It is fitting that Leslie Dunner is the third of four candidates for the directorship of the Annapolis Symphony to be plying his trade on the Maryland Hall podium this season because as a conductor, composer and clarinetist, he is truly a triple-strength musical talent.
A baby boomer who is reluctant to reveal his age, Dunner has been resident conductor of the first-class Detroit Symphony for 10 years and has been music director of the Symphony of Nova Scotia in Canada for two seasons.
Dunner has conducted symphonic, ballet and opera performances in North America and around the world, including England, Russia, Italy, Denmark and South America.
This weekend, he will accompany opera favorites by Verdi and Puccini, along with soprano Kishna Davis. Also on the program will be the sumptuously colorful "Scheherazade," by Rimsky-Korsakov, and "Fountain Fanfares," composed by Dunner. The maestro crafted the work in tribute to David and Margaret Fountain, whose generosity kept his Symphony of FTC Nova Scotia alive when it nearly folded in 1995, hence the title.
Dunner also is a fine instrumentalist who could be heard in the Maryland Hall practice rooms this week whooping it up with the hyperactive leaps and skips of Franz Krommer's Clarinet Concerto, which he will perform for the Canadian Broadcasting Co. later this month.
"I conduct, I compose, and I play," he said with a chuckle during a brief break between Krommer and a rehearsal with the ASO strings Tuesday afternoon. "I try to have a life in addition to all that, but I usually fail."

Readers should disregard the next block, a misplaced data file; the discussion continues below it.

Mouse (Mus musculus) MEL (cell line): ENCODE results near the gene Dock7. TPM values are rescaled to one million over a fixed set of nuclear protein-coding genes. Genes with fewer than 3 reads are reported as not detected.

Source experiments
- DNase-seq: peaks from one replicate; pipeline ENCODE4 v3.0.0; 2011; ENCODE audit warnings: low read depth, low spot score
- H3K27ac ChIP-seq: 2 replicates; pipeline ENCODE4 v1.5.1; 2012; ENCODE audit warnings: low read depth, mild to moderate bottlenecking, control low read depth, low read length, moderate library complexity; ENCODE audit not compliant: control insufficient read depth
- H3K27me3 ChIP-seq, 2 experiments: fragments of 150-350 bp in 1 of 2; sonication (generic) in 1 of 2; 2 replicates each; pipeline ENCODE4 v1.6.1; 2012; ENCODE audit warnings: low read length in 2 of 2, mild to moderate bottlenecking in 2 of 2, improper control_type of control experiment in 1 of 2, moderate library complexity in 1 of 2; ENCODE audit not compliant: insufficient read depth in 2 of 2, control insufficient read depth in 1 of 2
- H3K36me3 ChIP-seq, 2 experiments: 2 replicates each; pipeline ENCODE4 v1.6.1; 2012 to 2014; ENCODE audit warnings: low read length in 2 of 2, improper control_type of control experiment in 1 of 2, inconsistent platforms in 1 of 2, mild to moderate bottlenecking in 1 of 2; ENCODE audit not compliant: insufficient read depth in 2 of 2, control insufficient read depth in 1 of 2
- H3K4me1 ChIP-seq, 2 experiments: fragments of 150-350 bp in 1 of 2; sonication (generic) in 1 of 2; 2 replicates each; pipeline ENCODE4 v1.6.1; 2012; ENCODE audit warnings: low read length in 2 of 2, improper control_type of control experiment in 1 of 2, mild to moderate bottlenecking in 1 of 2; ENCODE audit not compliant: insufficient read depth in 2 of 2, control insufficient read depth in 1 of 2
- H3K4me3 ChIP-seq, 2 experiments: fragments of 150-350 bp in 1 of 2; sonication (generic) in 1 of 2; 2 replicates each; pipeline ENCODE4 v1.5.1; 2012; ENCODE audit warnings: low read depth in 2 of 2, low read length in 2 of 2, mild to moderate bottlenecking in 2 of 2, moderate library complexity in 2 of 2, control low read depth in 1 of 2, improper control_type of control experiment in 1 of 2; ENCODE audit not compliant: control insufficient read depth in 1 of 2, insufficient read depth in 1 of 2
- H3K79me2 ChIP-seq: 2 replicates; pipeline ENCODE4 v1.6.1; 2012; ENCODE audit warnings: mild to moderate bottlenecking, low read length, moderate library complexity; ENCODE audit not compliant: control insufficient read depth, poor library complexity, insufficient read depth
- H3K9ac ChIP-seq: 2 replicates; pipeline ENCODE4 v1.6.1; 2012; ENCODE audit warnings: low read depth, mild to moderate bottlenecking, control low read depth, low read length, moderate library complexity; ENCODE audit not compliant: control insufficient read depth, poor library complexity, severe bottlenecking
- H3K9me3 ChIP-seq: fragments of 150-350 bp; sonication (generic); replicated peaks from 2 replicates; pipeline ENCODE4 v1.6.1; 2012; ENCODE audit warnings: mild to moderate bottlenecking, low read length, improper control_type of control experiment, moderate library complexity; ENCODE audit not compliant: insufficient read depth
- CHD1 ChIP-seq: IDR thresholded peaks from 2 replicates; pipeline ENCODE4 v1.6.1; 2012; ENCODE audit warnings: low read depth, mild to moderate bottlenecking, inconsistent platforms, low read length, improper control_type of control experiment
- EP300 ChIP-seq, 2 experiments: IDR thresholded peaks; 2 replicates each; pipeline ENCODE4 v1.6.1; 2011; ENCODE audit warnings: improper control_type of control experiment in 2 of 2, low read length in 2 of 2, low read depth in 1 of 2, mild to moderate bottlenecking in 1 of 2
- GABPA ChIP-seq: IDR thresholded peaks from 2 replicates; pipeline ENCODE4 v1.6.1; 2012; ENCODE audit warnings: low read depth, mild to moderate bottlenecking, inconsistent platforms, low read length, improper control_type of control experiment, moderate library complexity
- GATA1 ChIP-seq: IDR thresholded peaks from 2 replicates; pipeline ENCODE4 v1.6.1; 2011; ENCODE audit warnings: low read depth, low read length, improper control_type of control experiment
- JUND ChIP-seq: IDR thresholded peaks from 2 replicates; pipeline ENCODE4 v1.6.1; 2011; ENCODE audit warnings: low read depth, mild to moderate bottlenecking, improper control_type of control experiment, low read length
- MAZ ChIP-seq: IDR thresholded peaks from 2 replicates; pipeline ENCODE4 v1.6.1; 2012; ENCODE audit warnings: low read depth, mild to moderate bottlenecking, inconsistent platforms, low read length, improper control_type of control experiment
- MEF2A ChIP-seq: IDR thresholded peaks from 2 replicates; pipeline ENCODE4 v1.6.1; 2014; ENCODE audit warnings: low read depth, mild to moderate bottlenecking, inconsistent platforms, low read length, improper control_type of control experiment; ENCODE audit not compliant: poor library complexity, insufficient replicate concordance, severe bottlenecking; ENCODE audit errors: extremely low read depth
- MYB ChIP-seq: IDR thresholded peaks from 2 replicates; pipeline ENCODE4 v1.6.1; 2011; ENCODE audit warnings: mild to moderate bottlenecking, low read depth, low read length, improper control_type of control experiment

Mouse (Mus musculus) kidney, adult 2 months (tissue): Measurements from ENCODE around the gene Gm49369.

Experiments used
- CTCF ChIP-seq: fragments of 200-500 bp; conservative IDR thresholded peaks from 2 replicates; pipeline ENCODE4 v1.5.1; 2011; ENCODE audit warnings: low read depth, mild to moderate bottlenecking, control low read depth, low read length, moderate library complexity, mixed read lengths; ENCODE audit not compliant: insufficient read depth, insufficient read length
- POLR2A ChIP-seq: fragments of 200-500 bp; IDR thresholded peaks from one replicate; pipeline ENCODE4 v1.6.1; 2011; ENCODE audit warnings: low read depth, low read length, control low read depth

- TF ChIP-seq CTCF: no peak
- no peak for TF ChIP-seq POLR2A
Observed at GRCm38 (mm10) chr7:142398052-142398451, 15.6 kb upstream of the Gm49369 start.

Dunner's background is as diverse as it is accomplished. A native of New York City and a graduate of its High School of Music and Arts, he pursued a college degree in optical engineering before deciding that music would be his future.
After completing his studies, he taught at Carleton College in Minnesota before getting any serious conducting offers.
If he gets the Annapolis job, local audiences could count on inventive programming and a willingness to have the orchestra perform in conjunction with other institutions.
"We're truly a multimedia society," the conductor said, "and are getting more so every day. Orchestras should have a presence in theaters, art galleries, even science museums. We have to take advantage of performance opportunities out there in the community."
Dunner is engaged not so much by melody as by the inner workings of musical undercurrents.
"It's the intricacies of the symphonic repertoire that really attract me," he said of "Scheherazade." "It is so innovative. In terms of rhythmic diversity and orchestral color, it's the most exotic piece ever written, bar none."
For tickets to this weekend's concerts, which begin at 8 p.m., call 410-269-1132.
Pub Date: 2/05/98